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Still a Dream

How could an aspect of Adventism be central in its early days and seemingly irrelevant today? The question is not easily answered, but the aspect I have in mind is easily identified. Temperance, once described by Adventist pioneer Ellen G. White as “my favorite topic,” is so passé now that the word itself is seldom used—and when it is, we are most likely to confuse it with concepts of moderation in diet and the quirks of nineteenth-century enthusiasts like J.H. Kellogg.

In 1874 Ellen White penned a dream in which all the church leaders were assembled in the open air (You can read the entire narrative in Temperance, pp. 200-2.). Sitting near the chairman of the meeting was “a tall young man I have often seen in my dreams, when important matters are under consideration,” she wrote. He asked the leaders to sign their names to a temperance pledge. The first two leaders and twenty or thirty others demurred with a variation of “I gave at the office.” The young man had a “sad, grieved look” at this. “Your eternal destiny depends upon the decision you now make,” the young man told them. “Again he presented the paper and in an authoritative manner said, ‘Sign this paper or resign your position….As God’s messenger I come to you and demand your names…. When the plagues of God shall be all around you, you will then see the principles of health reform and strict temperance in all things,––that temperance alone is the foundation of all the graces that come from God, the foundation of all the victories to be gained.”

Here divine guidance and temperance are linked as the vital element in surviving the plagues and growing in grace. Clearly temperance is a little more than saying no to another serving of vege-loaf or ice cream.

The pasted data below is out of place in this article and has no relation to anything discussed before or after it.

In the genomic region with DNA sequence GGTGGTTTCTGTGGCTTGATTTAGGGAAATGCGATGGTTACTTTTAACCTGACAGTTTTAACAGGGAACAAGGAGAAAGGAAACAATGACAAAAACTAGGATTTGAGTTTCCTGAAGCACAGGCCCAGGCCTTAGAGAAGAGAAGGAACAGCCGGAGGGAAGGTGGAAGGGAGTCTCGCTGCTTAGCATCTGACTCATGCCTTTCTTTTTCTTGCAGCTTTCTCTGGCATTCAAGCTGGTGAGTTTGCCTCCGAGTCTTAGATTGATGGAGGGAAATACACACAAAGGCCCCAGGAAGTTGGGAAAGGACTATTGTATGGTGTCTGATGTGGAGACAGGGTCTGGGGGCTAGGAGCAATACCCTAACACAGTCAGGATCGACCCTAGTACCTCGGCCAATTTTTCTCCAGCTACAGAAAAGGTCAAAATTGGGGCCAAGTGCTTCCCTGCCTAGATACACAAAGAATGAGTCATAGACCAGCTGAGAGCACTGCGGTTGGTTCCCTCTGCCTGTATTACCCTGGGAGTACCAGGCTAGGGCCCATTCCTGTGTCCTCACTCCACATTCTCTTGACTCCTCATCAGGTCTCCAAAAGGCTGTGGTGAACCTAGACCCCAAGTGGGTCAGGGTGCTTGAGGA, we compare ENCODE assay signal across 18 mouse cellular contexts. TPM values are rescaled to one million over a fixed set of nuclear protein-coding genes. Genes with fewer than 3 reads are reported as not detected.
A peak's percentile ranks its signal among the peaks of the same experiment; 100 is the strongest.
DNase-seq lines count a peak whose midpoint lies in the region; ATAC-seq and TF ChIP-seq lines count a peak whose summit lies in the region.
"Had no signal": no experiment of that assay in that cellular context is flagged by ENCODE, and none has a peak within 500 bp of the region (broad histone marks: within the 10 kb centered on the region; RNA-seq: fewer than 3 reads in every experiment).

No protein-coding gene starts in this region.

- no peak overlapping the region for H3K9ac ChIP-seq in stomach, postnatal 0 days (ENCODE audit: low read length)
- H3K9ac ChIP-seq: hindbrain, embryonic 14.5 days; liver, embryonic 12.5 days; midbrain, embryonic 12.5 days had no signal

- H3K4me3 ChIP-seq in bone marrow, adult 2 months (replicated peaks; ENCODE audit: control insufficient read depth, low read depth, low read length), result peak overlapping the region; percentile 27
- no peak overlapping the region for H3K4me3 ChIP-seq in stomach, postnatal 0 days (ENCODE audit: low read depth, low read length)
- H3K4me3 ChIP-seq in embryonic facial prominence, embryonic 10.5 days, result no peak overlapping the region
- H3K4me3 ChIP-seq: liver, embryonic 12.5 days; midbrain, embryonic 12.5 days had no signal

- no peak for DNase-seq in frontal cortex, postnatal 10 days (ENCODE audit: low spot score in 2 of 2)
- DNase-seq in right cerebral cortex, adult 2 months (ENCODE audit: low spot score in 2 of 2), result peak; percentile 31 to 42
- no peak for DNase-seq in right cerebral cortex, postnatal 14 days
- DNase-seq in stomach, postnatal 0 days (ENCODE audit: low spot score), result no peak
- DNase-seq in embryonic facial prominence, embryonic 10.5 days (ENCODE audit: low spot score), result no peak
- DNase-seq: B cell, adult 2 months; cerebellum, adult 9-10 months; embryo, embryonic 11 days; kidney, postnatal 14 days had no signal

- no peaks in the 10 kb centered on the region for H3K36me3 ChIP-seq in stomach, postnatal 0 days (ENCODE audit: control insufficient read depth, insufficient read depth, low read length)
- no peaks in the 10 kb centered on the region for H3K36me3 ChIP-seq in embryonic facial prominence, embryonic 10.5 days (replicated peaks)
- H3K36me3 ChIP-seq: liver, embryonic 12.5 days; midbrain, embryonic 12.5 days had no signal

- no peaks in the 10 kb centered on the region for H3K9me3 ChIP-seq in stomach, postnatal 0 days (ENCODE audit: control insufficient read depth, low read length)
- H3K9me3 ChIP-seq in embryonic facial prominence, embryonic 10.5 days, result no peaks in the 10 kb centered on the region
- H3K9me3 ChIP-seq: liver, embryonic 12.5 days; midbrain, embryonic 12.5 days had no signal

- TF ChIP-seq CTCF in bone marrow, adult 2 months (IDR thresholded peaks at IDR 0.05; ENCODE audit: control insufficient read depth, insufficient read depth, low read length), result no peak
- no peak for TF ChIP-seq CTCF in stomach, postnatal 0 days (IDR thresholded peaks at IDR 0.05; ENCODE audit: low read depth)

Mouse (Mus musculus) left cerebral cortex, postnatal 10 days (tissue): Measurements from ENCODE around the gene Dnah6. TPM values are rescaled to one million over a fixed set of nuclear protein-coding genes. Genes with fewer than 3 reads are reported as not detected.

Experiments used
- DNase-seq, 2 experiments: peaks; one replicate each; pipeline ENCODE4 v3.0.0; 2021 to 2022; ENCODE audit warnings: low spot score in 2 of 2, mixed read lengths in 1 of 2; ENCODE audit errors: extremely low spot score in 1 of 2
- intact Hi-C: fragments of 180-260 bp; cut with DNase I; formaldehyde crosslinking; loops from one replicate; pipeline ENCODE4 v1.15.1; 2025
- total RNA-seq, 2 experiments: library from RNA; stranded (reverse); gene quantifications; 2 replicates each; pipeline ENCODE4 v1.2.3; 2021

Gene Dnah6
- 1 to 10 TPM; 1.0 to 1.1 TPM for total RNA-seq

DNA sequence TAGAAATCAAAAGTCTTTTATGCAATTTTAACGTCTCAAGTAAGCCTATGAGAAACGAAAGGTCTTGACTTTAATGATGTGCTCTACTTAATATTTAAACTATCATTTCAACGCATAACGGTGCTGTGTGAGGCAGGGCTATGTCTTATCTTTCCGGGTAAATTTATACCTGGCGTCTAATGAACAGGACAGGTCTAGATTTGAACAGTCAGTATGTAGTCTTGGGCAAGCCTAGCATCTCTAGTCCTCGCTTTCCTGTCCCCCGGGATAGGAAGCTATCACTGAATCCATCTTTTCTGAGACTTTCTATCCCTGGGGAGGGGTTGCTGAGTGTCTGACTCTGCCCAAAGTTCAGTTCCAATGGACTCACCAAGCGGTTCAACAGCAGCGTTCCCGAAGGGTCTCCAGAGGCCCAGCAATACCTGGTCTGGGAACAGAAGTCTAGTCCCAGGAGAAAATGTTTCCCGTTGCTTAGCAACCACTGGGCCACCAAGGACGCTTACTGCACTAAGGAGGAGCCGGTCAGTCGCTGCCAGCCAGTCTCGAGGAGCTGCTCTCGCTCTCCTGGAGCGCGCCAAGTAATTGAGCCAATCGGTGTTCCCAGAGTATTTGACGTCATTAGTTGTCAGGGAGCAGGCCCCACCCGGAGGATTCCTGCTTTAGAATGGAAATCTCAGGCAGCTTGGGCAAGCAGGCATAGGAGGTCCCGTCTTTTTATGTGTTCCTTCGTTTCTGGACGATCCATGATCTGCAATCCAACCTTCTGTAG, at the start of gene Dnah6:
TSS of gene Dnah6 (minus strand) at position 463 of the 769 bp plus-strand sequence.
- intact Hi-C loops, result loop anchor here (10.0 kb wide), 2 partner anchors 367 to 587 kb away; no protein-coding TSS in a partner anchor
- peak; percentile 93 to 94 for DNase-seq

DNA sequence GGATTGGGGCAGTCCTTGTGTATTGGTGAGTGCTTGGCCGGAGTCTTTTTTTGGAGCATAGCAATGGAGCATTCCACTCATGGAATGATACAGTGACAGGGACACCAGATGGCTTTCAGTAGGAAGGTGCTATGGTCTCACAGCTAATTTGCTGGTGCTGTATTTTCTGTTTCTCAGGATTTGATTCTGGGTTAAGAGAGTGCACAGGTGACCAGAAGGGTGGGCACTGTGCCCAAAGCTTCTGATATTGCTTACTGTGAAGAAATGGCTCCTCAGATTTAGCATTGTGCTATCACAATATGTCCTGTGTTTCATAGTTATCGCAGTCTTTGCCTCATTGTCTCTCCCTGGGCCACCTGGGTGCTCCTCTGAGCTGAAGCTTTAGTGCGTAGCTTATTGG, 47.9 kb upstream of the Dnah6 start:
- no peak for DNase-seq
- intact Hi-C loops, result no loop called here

For me the penny dropped a few decades ago in Australia, in the midst of a doctrinal crisis that started out as a discussion of sanctification and grace and ended up largely tilted towards an “I’m all right, you’re all right, because God loves us” conclusion. Right in the middle of these times of discovery my father introduced me to an Ellen White book strangely unknown by most Adventists. It’s a little 96-page red paperback; written as a book—not a compilation—under the title of Confrontation, or as originally published in 1878, The Temptation of Christ in the Wilderness. I could not believe the plain nature of the statements regarding the issues involved with the fall of man, and how we are to be reinstated into our original, divinely planned status.

Confrontation has an interesting parallel in a great work of English literature—Paradise Regained, by John Milton, poet and pamphleteer for Oliver Cromwell and the Puritan cause in the mid-seventeenth century. His landmark Paradise Lost had clearly set out the great controversy model in explaining the rebellion in heaven and the fall of man.“ In Paradise Regained, as in Confrontation, the point is that what was lost is now regained by the Jesus in the wilderness. For Ellen White it was very clear: man fell on the point of appetite and Jesus overcame on that same point; not only vicariously for us, but also to empower us to emulate that victory.